My job challenges me everyday

Matt was invited to contribute this video for the national online service for Vocations Sunday, 3 May 2020.

Matt Sanderson, from Oldham, is due to be ordained as a Deacon in the Church of England later this year, speaks of how God is always with us even at the most difficult times.

He says: “My job challenges me, every day my colleagues and I walk into the unknown, to offer hope and relieve suffering as best we can. There is no better feeling than having made a difference in someone’s life and as frontline clinicians that is what drives us into work each and every day

“These are challenging times and the world has become a very scary place, fighting an invisible enemy.”

Matt discusses the challenges of physical distancing from family and friends.

“Yet throughout this pandemic, I am reminded by that still small voice: ‘I am not alone’” he continued.

Hang in there, God’s in control!

Matt: Why bother?

It’s a question you’re going to ask yourself a few times during training. Assignments come in thick and fast; by the time you’ve finished one you’re working towards the next! But you manage to find a couple of days off for your family and then find that they disappear because you start a placement. Then there’s student reflections and supervisors’ reports that need to be in. Everybody will be asking how long till you finish your training and you’ll be counting it down by assignments rather than months.

All Saint’s is not a part-time course; it’s a course you do alongside employment. My sector placement is to do with chaplaincy within an airport, a hospital, a sixth form college and as a Street Angel in Oldham (photo). My current modules are mission and evangelism, doctrine and history and the New Testament.

My calling has taken a battering this year on many points: I felt academically inept at completing the course, and my work as a paramedic has been difficult. My staff and I have experienced challenging and tragic incidents, from attending the deaths of babies and children, to witnessing the absolute inhumanity of others. Seeing the effect this has had on my staff and myself has led me to ask: Why bother?

With everything that goes on with academic studies, life, and work it’s easy to think that we’re doing this all on our own, or are simply jumping through hoops to get that dog collar on in one, two or three years, depending on your course.

But writing this blog and reflecting have shown me how God sets us up much like the barrels of a lock. To open a lock, all the tumblers need to be in line before that key will turn and reveal what’s behind. And this part of the year has felt much like that. 

Paramedics go out and respond to calls to save lives. Ordinands study, read books, write papers, pray and live exceptionally holy lives 😊. But what happens when God get’s in the mix? God will place you in the right place at the right time and with the right knowledge.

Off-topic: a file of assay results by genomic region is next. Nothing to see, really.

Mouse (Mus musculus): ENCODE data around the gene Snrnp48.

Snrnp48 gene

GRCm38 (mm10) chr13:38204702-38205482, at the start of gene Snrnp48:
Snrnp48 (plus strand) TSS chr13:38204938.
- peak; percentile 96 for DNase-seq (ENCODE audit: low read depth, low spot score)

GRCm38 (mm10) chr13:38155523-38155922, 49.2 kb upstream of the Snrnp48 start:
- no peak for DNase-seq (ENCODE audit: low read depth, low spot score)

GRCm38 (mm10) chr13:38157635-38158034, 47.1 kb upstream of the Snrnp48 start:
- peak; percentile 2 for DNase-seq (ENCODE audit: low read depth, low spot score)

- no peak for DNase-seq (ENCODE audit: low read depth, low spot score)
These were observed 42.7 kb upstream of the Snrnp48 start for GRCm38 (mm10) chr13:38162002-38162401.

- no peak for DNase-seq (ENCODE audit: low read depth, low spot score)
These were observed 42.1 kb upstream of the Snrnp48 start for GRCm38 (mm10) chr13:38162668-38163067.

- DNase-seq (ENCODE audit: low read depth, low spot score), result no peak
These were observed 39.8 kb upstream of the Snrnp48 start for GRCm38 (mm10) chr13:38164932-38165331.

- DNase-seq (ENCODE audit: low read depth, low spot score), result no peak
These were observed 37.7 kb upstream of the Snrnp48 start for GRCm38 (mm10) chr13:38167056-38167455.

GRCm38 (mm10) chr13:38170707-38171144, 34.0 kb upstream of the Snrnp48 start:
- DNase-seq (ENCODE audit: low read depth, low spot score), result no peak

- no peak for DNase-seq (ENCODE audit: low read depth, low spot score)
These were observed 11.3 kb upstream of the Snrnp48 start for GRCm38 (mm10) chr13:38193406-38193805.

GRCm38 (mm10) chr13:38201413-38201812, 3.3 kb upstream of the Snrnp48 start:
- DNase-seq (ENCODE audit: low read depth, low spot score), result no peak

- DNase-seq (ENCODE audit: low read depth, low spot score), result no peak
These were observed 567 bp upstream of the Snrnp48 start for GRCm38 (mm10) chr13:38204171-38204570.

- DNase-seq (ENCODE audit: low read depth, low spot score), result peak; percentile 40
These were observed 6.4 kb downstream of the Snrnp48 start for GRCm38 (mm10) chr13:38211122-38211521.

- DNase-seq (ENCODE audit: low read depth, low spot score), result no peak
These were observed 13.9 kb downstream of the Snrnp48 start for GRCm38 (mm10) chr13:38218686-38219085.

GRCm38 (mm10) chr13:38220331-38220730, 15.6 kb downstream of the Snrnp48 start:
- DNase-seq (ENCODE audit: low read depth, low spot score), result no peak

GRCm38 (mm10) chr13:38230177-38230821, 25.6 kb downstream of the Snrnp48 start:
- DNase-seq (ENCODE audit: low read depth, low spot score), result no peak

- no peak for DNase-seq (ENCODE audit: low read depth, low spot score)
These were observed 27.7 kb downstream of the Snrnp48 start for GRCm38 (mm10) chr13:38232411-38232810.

Paramedic ordinands get to sit in on homeless meetings, then in the same week get introduced to MPs who talk about how they can help the homeless. Paramedic ordinands sit in on End of Life care presentations at a hospital which leads to conversations with End of Life care Advanced Paramedics, and links are made.

The tumblers all get lined up and when the door opens you are introduced to how God networks. And believe me that is as real as any miracle; nobody quite networks like God!

So hang on in there, there’s a miracle behind that door, God’s just lining up the tumblers for you!

The power of three

Matt: Well a lot has happened since my last post: we started a new academic year, had a week’s residential “Summer School” and I have been involved with a mission in Newcastle. Everything felt as though it was going really well. Assignments were in on time and I’d been able to put some more effort into them than before due to the fact our youngest has started primary school. Even work hasn’t been a problem, projects I had been working on were coming to fruition and the baton handed over to people who were going to run the race to its completion. I was feeling pretty good, I probably thought to myself I’d finally got this nailed.

Well my spirit was well and truly shattered this week by an essay result. It wasn’t even a bad score, well I’ve had worse let’s just say. But the feedback destroyed me, it opened up all the old wounds of “you’re not good enough”. What I had in mind for my future seemed to becoming more and more distant. This feeling lasted for three full days. I had been asked to give an update of how things were going with my training, but I laid off writing anything because at that time I had absolutely nothing edifying to write.

Last year’s study of the Old Testament rocked me, it made me re-evaluate what my faith was built upon, and it took about three weeks for me to understand that it’s my relationship with God that is at the foundation of my faith. Not any clever apologetics I think I may have, and definitely not what I already “know” about scripture. God called ME, he called me with all my failings, he called me in the knowledge that I do struggle with literacy and even in light of that he still wants me. So, if God’s for me, even I can’t mess that up.